By Michael Lanza
Do you need an ultralight backpack? Many backpackers might answer “no” when their answer should logically be “yes.” These packs aren’t just for thru-hikers. Typically weighing between two and three pounds empty, ultralight packs have support for carrying 25 to 35 pounds—making them ideal for more than just ultralight backpacking. For many backpackers, that represents the range of pack weight they either carry on most trips—or could carry on most trips, with smart packing and reasonably light gear.
In other words, an ultralight pack just may be perfect for you. And this article covers the best ones out there today. My picks are based on extensive field testing of many packs of all types over more than 25 years of reviewing gear, formerly as the lead gear reviewer for Backpacker magazine, and now for this blog.
As I wrote in my “5 Expert Tips For Buying the Right Backpacking Pack,” when backpacking ultralight or lightweight—which describes probably at least 80 percent of my backpacking trips—I want a backpack with low weight and minimal features like pockets and zippers, because I just don’t need more than that. Still, I like the convenience of quick access for some items, like a lid pocket or, more often, side and hipbelt pockets for snacks, map, sunglasses, and sunblock, plus a large front pocket where I can stuff items like a jacket.
The pack you choose will depend on personal preferences regarding design features, price, weight, and capacity.
Ultralight Packs Defined
Some ultralight backpackers assert that only packs weighing under about two pounds empty are truly ultralight packs. (Some of the comments at the bottom of this story delve into that.) The semantic argument aside, packs that light are generally frameless. I have used frameless packs from various brands that employ the same basic design, including on a seven-day thru-hike of the John Muir Trail, when we had our base pack weight (everything but food and water) under 15 pounds.
Frameless packs are very minimalist, with a comfortable carrying capacity of about 20 to 25 pounds at best, and that assumes the user is very diligent about loading the pack to achieve optimal distribution of weight. A frameless pack with a lightly padded hipbelt that also lacks structure does not support weight; the pack essentially hangs off your back, requiring your back and shoulders to bear the weight.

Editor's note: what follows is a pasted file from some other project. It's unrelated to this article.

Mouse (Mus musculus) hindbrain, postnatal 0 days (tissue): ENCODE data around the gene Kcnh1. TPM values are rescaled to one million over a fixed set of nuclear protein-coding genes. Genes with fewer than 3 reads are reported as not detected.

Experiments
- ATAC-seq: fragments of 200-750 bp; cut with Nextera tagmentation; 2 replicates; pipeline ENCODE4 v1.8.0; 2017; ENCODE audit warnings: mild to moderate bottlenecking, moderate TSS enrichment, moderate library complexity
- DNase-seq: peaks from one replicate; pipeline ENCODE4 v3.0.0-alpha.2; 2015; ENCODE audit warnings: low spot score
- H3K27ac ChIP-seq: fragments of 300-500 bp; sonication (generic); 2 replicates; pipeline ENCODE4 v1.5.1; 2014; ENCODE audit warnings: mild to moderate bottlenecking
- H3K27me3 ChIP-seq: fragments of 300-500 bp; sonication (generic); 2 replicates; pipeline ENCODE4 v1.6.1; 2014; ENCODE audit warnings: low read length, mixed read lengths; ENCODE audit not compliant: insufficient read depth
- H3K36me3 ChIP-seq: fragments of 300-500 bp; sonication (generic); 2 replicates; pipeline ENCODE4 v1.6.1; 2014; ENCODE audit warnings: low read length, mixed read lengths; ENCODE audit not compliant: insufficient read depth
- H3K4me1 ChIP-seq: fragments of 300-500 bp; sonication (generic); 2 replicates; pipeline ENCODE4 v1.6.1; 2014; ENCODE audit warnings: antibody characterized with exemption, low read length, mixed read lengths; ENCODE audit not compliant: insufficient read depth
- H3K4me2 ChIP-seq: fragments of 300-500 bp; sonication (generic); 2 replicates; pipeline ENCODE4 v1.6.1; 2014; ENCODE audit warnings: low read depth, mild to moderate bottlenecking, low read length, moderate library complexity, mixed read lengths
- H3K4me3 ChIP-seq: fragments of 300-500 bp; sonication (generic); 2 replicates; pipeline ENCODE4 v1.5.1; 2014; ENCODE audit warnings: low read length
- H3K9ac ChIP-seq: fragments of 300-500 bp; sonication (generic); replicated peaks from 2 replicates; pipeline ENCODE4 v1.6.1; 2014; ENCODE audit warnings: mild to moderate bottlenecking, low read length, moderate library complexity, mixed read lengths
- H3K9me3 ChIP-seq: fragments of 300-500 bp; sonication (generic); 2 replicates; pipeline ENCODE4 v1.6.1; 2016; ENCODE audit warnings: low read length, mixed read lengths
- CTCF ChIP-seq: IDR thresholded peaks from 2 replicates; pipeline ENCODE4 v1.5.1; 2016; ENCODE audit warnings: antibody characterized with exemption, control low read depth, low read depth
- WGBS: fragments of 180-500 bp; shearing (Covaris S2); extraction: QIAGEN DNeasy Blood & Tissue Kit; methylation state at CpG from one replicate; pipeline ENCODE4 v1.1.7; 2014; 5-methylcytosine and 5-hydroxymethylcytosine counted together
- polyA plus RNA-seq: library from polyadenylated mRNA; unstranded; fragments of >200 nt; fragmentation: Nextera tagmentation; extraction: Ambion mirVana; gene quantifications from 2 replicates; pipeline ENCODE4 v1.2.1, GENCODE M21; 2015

I prefer ultralight packs with some kind of frame structure, like those in this review, because they distribute the pack’s weight in a way that your body can carry more comfortably for hours on the trail, day after day. A frame helps shift most pack weight onto your hips, which is far more comfortable than having weight hang off your shoulders. I think many people would notice the difference, especially with more than 20 pounds in the pack. In fact, even hiking daypacks designed for carrying more than 15 pounds have a frame.
Reviewed below are several backpacks that stand out in this category. Please share your comments or questions about them, or suggestions for your own favorite ultralight pack, in the comments section at the bottom of this story. I try to respond to all comments.
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The Osprey Exos 58 ($220, 2 lbs. 11 oz.) or Exos 48 ($200, 2 lbs. 5 oz.), and the newer women’s Eja 58 and Eja 48, have long ranked among the best ultralight backpacks. I’ve used and liked the Exos 58 a lot since it first came out in 2008, including on a four-day, 86-mile backpacking trip in Yosemite National Park and on a weeklong hut trek in Italy’s Dolomite Mountains, and I more recently took the updated 2018 version of the Exos 58 on a six-day, 94-mile hike through Glacier National Park.
The top-loading Exos and Eja carry 30 pounds or more comfortably thanks to an alloy perimeter frame and a pronounced bell shape that transfer much of the pack weight onto your hips, where you want it, and they have the capacity for weeklong trips and ultralight thru-hiking. Their trampoline-style back panel permits cooling air circulation. At just over 2.5 pounds, they have smart features like good compression, a removable lid, voluminous exterior pockets, and a handy trekking poles attachment on the left shoulder strap.
Read my review of the Osprey Exos 58 and Eja 58.
Also worthy of a close look are Osprey’s “super ultralight” packs, the men’s Levity 60 and the women’s Lumina 60 ($270, 1.9 lbs.), which Osprey says carry up to 25 pounds. There are smaller sizes, the Levity 45 and Lumina 45 ($250, 1.8 lbs.). Osprey says these packs are definitely for committed ultralighters, primarily thru-hikers who are carrying extremely minimalist kits—in other words, for lighter loads than the Exos/Eja.